5. Now is a good time to purchase that medical dictionary. As you have seen, there is a lot of medical and science terminology being thrown at you. A personal recommendation is Mosby's Medical, Nursing, and Allied Health Dictionary. The cost is around $32 but it contains practically every term that you will encounter including those "annoying" acronyms you will see over and over again.
6. "Tumor size does appear to impact survival rates. The larger the tumor, the less likely it is to be cured by resection. However, even large tumors may be removed and a number of patients with tumors greater than 4-5 cm appear to have been cured by surgery. There is increasing evidence that the best pancreatic cancer outcomes are achieved at major medical centers with extensive experience - those that perform more than 20 Whipple procedures annually." (Ronald S. Hirshberg Memorial Foundation for Pancreatic Cancer Research.)
Additional information about better cancer care at major medical centers can be found in an article by Joseph Simone and Maria Hewitt. Simone, is the medical director at the Huntsman Cancer Foundation and Institute, University of Utah, Salt Lake City. I found this article in the Cleveland Plain Dealer, May 14, 1999, page 11-B.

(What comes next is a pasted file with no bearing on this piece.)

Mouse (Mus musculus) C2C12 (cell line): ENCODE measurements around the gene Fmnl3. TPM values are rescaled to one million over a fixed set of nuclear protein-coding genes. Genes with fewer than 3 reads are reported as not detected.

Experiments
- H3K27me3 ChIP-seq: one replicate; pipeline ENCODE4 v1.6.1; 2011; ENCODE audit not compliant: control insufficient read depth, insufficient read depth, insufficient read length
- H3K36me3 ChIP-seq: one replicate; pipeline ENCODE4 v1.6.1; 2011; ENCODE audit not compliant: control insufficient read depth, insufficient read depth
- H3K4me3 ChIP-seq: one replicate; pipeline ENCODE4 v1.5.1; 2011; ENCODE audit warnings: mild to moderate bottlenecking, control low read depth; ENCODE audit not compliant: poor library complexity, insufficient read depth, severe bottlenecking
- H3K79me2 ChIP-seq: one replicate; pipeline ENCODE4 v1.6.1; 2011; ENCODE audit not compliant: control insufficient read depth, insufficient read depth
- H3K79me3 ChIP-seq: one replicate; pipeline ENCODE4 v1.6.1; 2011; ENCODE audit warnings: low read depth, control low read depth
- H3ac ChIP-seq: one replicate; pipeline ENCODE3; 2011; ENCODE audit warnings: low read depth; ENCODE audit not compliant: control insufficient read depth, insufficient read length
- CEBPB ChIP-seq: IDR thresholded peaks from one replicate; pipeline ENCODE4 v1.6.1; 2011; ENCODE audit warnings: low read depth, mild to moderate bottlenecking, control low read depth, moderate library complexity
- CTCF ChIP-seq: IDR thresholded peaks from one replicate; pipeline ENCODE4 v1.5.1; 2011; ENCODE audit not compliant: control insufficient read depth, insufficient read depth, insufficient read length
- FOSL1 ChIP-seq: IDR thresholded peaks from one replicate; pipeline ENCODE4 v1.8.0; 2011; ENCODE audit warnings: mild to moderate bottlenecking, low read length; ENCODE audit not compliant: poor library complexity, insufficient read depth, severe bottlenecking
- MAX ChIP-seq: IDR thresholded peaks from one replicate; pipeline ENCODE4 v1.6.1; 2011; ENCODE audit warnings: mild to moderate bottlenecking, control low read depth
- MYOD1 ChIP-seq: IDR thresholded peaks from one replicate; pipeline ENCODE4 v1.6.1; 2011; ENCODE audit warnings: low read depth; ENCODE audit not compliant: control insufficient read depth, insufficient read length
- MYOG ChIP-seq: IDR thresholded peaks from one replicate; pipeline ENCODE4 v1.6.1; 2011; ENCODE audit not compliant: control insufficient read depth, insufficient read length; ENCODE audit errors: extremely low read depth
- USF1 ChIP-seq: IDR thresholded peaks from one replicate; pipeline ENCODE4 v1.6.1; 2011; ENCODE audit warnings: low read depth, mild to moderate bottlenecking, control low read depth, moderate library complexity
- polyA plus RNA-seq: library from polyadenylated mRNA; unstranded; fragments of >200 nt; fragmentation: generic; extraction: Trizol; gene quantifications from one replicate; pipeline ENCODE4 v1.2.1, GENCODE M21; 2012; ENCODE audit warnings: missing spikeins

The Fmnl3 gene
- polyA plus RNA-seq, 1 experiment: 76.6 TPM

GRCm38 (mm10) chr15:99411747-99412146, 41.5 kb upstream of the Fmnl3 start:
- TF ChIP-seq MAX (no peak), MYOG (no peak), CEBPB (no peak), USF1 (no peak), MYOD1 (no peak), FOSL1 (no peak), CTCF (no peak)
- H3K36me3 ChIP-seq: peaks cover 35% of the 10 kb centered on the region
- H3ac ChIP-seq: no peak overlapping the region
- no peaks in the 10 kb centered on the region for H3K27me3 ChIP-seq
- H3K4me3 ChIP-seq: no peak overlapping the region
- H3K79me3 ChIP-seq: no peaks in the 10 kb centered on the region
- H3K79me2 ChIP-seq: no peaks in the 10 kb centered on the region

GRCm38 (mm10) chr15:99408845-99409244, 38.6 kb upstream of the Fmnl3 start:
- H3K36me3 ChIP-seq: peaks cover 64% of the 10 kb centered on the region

7. There are at least a dozen highly regarded cancer centers that have their own web sites . Another way to see if a cancer center has extensive experience is by checking published research articles on pancreatic cancer from doctors affiliated with these institutes. If you live near a medical library, library or medical center that has MEDLINE, that is a wonderful place to begin. These on-line data bases can limit a search based on keywords or subjects. Medline is not the only on-line data base but it came in rather handy for us. You will also want to check out the National Cancer Institute's web site. They also have an 800 number: 1-800-4-cancer. They offer a service that will give you information on clinical trials that are being conducted in your region of residence.
Please note: In my research of clinical trials for my father, some trial eligibility requirements indicated that the patient have had no chemotherapy or resection, etc. Although time and treatment is of the essence, I do want to mention that you take into consideration some of these eligibility requirements if you are interested in enrolling in any clinical trials.
8. Housing - Okay, so now you've done some of your initial research and planning. If you are a candidate for the Whipple procedure™ and you have found a medical center that you feel is appropriate for you - you should contact their patient services department to see if they offer housing. Many medical centers offer housing, free shuttle service and meal plans at their facilities at reduced rates.